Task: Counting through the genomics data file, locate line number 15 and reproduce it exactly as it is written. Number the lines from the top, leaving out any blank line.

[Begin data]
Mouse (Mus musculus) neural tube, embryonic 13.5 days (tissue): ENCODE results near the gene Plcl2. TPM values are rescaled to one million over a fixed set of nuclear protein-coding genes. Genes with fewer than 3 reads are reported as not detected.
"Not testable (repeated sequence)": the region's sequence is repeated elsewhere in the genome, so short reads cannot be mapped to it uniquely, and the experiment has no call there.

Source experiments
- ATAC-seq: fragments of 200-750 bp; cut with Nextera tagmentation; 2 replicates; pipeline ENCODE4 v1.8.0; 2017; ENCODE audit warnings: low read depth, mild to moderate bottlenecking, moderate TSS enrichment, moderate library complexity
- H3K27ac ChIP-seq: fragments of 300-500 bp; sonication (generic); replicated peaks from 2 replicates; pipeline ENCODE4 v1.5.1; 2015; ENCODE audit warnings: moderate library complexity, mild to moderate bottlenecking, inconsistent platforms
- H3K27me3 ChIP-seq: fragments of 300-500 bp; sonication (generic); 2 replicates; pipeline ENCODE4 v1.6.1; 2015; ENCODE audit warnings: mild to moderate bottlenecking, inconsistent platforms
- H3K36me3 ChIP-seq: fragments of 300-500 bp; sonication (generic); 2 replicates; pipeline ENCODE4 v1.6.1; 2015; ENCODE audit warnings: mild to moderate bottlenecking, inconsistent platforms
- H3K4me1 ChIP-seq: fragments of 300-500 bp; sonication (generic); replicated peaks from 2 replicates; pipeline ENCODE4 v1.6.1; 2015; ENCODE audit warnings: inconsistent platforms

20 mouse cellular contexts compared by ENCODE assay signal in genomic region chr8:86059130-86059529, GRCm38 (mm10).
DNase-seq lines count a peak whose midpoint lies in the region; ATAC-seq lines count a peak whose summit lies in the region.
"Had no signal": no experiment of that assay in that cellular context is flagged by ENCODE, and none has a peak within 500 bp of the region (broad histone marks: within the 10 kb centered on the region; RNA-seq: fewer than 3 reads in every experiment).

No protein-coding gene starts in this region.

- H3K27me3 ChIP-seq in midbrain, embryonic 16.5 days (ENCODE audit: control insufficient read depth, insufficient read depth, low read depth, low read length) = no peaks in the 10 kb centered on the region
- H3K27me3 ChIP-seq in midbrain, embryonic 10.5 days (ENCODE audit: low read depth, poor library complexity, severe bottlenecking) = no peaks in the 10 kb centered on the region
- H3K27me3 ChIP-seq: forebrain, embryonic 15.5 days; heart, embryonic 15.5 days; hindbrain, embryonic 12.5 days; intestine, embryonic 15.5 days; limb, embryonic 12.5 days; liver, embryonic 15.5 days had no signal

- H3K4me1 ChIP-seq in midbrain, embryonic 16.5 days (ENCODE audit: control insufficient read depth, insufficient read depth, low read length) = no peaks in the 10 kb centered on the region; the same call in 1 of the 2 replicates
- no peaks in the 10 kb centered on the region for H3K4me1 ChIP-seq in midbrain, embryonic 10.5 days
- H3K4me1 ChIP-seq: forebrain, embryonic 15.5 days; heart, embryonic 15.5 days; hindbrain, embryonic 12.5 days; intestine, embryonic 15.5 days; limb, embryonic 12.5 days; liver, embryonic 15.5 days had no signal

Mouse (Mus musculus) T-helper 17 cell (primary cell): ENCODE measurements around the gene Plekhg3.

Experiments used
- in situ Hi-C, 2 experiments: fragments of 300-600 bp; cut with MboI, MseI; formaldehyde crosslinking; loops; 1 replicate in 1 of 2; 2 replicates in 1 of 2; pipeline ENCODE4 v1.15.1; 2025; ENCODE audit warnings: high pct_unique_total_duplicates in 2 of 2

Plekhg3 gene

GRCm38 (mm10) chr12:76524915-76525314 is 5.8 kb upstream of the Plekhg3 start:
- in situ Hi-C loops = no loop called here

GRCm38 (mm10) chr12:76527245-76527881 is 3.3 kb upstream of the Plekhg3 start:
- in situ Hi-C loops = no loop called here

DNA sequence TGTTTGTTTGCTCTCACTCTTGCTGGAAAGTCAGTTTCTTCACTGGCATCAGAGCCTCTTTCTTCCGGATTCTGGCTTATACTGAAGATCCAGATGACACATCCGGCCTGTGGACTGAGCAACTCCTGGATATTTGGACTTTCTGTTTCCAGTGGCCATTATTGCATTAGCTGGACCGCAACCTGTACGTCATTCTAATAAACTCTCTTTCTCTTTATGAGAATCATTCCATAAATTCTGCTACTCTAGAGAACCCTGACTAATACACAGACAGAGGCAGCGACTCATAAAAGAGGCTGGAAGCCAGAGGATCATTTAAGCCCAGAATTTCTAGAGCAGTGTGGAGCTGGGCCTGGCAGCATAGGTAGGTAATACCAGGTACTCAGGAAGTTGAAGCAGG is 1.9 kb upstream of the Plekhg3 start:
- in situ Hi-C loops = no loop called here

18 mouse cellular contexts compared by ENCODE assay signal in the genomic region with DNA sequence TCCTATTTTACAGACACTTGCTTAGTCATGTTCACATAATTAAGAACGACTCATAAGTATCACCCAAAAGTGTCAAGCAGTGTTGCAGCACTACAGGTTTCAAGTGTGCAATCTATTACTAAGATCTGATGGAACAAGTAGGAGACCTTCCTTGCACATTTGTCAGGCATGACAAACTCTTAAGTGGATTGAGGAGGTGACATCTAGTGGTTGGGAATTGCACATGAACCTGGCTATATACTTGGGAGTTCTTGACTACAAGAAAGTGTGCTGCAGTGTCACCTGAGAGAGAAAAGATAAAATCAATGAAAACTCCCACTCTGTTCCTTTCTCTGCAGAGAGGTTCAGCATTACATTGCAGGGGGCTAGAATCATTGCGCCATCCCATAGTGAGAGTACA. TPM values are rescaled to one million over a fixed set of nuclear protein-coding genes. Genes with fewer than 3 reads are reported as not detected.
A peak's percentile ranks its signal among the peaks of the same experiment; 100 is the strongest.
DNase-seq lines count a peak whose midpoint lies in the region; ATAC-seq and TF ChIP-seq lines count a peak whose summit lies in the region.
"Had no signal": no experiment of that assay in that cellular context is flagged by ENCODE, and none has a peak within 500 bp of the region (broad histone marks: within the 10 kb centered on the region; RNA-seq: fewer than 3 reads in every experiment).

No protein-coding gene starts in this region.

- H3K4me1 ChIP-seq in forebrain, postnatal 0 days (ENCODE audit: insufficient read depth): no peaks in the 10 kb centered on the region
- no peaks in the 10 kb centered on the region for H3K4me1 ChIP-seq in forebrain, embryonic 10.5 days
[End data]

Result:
- H3K27me3 ChIP-seq: forebrain, embryonic 15.5 days; heart, embryonic 15.5 days; hindbrain, embryonic 12.5 days; intestine, embryonic 15.5 days; limb, embryonic 12.5 days; liver, embryonic 15.5 days had no signal